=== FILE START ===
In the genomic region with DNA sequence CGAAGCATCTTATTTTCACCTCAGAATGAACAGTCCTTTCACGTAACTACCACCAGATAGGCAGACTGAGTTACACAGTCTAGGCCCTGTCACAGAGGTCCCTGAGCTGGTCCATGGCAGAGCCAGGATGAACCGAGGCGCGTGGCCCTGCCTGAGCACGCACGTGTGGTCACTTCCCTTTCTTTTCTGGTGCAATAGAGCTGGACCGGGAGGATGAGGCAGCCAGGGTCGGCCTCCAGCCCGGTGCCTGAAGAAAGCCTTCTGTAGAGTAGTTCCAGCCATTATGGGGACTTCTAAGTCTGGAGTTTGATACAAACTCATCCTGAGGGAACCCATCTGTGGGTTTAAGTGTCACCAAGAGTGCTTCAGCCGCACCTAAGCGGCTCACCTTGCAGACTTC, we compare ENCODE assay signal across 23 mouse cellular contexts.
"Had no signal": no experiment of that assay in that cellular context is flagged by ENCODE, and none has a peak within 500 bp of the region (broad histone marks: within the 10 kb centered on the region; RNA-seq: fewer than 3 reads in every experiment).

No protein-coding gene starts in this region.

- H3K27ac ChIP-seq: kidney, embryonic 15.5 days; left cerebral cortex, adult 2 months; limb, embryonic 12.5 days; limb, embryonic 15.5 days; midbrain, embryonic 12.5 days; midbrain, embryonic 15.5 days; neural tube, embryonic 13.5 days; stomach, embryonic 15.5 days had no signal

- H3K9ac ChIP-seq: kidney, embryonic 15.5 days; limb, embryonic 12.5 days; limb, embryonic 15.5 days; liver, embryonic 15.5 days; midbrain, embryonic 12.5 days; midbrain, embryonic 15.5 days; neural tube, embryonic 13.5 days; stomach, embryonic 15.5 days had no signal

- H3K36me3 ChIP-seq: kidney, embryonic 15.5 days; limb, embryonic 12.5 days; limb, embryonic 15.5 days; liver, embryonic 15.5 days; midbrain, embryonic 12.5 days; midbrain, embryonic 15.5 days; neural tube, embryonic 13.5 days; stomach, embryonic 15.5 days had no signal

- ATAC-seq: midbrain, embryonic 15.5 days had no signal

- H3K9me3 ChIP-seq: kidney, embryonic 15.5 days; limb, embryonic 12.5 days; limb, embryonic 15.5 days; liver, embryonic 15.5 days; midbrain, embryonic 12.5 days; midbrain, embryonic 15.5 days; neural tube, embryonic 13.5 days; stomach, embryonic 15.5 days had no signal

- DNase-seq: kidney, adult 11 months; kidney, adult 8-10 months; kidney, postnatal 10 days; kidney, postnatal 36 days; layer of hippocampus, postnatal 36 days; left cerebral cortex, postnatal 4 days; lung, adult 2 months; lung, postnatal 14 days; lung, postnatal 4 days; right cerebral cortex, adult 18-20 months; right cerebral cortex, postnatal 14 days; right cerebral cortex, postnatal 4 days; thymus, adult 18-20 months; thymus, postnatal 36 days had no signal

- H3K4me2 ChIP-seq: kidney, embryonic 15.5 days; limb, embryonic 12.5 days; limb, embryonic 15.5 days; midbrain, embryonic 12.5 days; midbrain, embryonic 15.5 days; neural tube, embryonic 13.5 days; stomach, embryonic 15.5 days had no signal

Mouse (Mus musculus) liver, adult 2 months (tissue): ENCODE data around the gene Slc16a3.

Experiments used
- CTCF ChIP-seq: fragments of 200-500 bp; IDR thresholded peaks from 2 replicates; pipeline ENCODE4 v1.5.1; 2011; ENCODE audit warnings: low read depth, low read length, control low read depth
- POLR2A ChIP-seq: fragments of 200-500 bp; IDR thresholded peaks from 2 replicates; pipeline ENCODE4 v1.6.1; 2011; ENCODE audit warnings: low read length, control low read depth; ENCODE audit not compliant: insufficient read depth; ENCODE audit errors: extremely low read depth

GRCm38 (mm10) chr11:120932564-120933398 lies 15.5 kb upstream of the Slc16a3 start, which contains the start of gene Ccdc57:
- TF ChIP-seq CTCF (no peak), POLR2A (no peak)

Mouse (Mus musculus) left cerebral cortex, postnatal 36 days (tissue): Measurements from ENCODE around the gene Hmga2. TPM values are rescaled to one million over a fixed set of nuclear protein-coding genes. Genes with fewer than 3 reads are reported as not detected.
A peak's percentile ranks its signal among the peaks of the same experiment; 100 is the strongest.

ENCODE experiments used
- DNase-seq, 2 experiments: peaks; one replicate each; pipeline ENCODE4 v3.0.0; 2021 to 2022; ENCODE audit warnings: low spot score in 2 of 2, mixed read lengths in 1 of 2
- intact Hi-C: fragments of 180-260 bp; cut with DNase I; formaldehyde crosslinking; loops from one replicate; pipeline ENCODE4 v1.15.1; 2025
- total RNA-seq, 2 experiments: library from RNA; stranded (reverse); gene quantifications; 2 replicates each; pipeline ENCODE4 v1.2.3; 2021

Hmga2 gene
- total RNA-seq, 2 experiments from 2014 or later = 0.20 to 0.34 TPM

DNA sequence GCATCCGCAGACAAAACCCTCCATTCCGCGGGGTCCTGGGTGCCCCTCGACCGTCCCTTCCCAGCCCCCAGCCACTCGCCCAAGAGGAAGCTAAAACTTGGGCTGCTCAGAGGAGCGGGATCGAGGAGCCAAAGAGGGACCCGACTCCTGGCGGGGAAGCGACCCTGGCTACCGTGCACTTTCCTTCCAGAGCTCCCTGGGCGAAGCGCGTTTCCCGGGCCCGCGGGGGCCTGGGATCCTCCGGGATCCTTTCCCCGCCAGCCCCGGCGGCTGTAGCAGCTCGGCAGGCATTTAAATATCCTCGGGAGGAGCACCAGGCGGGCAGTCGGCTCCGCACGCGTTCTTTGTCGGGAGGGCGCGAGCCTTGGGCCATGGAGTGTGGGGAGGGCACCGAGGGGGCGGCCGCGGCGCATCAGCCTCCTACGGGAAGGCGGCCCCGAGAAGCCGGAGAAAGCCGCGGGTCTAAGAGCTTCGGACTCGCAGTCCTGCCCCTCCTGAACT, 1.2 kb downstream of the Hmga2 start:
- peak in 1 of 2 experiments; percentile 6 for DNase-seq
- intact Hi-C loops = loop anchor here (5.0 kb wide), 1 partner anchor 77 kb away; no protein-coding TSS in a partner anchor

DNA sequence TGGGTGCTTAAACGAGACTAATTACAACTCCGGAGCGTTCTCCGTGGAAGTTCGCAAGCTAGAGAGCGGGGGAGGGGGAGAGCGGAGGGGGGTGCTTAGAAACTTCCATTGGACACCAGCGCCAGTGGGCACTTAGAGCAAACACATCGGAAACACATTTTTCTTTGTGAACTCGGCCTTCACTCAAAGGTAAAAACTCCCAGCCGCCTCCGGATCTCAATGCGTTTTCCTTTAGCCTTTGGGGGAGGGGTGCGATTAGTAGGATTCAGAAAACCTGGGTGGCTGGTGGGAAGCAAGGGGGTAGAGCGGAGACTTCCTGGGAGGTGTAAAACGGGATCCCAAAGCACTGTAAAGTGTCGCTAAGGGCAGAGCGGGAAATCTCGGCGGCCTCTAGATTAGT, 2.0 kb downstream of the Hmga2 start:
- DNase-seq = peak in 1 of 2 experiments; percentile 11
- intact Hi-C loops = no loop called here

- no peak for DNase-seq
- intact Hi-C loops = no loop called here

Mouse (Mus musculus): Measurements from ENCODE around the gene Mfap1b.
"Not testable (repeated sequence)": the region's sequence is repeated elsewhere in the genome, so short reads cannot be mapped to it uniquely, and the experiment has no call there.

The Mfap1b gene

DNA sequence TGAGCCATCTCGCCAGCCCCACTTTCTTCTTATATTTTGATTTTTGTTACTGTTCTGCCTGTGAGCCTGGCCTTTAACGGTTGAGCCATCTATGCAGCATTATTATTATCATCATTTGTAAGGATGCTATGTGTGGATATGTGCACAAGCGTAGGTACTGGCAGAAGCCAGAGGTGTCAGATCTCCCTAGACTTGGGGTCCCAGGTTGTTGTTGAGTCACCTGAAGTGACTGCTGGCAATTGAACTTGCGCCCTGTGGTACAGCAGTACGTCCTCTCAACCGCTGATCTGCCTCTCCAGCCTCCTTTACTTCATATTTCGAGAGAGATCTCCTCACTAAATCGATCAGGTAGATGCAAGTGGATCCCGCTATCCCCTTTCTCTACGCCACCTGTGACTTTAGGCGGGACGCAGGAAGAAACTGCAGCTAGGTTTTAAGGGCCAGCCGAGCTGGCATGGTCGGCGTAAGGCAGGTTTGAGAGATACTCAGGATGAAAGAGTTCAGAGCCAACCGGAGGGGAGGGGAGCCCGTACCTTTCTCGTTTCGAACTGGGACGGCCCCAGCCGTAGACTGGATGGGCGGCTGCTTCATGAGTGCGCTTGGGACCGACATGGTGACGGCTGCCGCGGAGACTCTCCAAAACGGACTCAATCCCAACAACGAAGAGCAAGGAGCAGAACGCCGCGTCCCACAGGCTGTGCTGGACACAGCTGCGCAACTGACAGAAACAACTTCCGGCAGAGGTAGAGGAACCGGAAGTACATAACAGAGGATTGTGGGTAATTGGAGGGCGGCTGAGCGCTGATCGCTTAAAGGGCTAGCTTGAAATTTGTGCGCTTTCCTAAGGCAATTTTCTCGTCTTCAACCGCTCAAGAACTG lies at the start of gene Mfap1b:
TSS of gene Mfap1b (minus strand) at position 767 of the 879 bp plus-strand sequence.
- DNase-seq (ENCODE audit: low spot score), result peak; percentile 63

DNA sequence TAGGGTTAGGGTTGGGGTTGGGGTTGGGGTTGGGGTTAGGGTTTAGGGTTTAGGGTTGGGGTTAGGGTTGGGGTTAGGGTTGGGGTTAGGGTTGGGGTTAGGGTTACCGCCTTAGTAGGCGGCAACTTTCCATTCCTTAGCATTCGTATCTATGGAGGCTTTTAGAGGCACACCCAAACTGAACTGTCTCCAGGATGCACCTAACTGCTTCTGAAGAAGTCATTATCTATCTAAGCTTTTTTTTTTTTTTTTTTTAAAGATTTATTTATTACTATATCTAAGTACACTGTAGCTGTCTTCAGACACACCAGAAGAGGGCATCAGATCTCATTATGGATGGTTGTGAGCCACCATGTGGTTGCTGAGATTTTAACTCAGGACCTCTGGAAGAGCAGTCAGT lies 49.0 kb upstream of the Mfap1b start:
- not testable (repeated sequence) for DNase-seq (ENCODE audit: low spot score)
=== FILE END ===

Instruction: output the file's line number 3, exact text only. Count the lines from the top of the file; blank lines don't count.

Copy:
No protein-coding gene starts in this region.